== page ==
MIT Sloan Executive Education innovation@work Blog

Just ask: tapping into your internal innovation pipeline

Contributed by Margaret Regan, Director, Executive Programs

Improving Quality of Conversations

Organizations that seek input from employees enjoy higher employee loyalty, attract better talent, and, as a result, are more innovative and competitive than those who do not. Yet, think about how often you have a substantive conversation with your manager. How about with your direct reports?

If your answer is “not that often,” you are not tapping into the largest source of innovation already available within your company. Your employees have all kinds of great ideas that could lead to higher performance, new product development, operational efficiencies, etc. All you need to do is ask! MIT Sloan’s own Associate Professor of Work and Organization Studies, Catherine Turco describes this approach in her book The Conversational Firm: Rethinking Bureaucracy in the Age of Social Media.

Of course, merely asking people for ideas will not be of much value unless you have an effective system to evaluate, select, and develop the best ones. To be successful, designing and implementing such a system requires effort and commitment from the highest levels of management, but the results are more than worth it.

A great example of how giving employees “voice rights” enabled an organization to build a strong innovation pipeline comes from one of our custom Executive Education clients, Morocco’s OCP Group. One of the world’s leading producers of fertilizer, the company’s core mission is to feed the world’s growing population sustainably. In the spring of 2016, OCP Group launched the Movement, a transformational initiative to spur innovation at OCP by sourcing ideas from employees at all levels.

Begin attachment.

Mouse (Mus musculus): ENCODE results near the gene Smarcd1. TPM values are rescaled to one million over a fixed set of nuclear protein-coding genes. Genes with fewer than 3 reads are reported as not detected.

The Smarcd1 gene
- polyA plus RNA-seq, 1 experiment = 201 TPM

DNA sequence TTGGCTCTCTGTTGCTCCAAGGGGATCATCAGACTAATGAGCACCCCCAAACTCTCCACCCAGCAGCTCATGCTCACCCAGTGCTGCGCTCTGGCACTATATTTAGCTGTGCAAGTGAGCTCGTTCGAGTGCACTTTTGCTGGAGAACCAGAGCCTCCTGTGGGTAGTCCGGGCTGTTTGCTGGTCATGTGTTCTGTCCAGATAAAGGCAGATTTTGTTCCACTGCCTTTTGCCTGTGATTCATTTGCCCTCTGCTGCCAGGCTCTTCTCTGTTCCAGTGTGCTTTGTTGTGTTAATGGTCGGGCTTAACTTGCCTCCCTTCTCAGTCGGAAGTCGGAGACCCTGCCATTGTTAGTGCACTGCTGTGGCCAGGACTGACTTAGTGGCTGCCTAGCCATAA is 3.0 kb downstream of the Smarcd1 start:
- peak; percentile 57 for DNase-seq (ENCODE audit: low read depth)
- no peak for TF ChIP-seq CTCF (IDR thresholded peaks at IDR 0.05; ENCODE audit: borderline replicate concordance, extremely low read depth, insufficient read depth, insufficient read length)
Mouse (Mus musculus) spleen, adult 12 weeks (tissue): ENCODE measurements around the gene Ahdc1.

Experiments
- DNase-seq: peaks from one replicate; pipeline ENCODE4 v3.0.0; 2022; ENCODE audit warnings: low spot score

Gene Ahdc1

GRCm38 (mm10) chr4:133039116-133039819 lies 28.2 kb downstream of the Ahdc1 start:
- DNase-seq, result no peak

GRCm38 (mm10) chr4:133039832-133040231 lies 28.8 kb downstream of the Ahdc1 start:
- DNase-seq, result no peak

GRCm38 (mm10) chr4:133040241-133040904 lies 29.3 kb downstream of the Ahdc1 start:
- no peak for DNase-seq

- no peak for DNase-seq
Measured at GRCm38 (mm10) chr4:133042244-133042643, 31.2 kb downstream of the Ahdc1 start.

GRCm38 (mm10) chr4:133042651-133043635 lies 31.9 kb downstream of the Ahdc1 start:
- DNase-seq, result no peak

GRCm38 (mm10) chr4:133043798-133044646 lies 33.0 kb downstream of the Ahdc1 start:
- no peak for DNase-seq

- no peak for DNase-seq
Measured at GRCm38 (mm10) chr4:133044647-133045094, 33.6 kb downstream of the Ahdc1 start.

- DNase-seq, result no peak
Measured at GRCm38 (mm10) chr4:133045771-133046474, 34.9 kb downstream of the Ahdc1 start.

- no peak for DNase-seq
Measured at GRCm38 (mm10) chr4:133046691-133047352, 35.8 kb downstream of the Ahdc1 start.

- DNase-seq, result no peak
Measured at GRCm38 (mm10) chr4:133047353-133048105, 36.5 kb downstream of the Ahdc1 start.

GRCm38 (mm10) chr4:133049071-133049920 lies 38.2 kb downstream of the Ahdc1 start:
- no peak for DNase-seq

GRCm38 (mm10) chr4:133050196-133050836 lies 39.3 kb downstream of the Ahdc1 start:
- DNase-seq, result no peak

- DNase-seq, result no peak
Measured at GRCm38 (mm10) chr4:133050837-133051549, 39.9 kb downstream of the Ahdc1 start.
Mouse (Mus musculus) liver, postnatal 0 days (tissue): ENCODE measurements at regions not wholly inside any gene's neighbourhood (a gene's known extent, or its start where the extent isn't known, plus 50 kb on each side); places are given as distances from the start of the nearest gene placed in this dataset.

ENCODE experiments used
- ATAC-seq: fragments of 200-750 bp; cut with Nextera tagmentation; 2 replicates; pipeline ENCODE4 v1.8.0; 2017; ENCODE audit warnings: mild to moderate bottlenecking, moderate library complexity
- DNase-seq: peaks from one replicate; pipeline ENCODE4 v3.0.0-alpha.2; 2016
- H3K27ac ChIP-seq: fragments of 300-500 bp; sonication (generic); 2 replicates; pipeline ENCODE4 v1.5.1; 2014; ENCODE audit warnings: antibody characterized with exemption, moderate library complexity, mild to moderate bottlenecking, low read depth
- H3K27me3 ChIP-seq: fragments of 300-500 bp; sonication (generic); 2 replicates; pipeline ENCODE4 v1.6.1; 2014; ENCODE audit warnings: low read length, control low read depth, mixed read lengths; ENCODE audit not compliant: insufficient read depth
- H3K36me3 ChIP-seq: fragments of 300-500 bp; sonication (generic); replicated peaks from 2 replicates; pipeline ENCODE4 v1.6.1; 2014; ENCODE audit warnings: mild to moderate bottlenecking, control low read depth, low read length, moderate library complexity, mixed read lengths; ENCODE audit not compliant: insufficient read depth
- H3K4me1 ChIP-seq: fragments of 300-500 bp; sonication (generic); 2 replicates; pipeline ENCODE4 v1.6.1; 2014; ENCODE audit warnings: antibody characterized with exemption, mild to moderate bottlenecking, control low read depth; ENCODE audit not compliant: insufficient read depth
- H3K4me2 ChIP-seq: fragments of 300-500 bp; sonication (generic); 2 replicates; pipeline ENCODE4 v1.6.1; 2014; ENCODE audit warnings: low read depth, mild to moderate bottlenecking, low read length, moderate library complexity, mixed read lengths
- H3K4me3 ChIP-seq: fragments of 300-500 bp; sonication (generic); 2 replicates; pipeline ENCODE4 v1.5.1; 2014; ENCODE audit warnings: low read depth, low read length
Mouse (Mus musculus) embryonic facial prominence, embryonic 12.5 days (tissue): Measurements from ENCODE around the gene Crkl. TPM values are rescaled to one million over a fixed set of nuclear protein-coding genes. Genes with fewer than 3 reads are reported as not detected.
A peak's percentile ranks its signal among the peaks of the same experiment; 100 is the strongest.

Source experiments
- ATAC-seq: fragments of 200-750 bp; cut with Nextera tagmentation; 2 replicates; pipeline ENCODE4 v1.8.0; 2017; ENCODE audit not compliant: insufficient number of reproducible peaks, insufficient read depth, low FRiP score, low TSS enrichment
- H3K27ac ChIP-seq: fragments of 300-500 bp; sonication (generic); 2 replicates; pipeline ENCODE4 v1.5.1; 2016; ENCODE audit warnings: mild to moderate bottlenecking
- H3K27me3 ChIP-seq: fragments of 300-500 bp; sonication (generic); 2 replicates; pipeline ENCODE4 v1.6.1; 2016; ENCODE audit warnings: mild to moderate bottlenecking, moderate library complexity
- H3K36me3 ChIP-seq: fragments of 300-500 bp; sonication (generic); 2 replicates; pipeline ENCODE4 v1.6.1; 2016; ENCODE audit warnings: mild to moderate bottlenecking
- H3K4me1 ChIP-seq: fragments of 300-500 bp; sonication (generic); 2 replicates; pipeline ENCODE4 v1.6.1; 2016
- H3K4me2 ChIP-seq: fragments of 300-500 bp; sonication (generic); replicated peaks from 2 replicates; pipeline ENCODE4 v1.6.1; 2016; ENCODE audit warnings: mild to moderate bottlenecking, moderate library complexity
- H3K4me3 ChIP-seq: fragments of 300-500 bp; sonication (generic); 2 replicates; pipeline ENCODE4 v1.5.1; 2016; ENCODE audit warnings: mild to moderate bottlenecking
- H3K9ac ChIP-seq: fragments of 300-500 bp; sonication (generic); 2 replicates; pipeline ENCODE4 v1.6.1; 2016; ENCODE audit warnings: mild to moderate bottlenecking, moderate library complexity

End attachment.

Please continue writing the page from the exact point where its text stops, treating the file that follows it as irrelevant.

Today, OCP has an active database of more than 1,000 actionable ideas, sixty new teams, and five business units—all linked to the company’s strategic goals of becoming more global, more digitally savvy, and furthering its development as an “organization of learners.” Little of this would have been possible had OCP’s senior leadership not made a systemic effort to really listen to their employees.

Continue to the full article.

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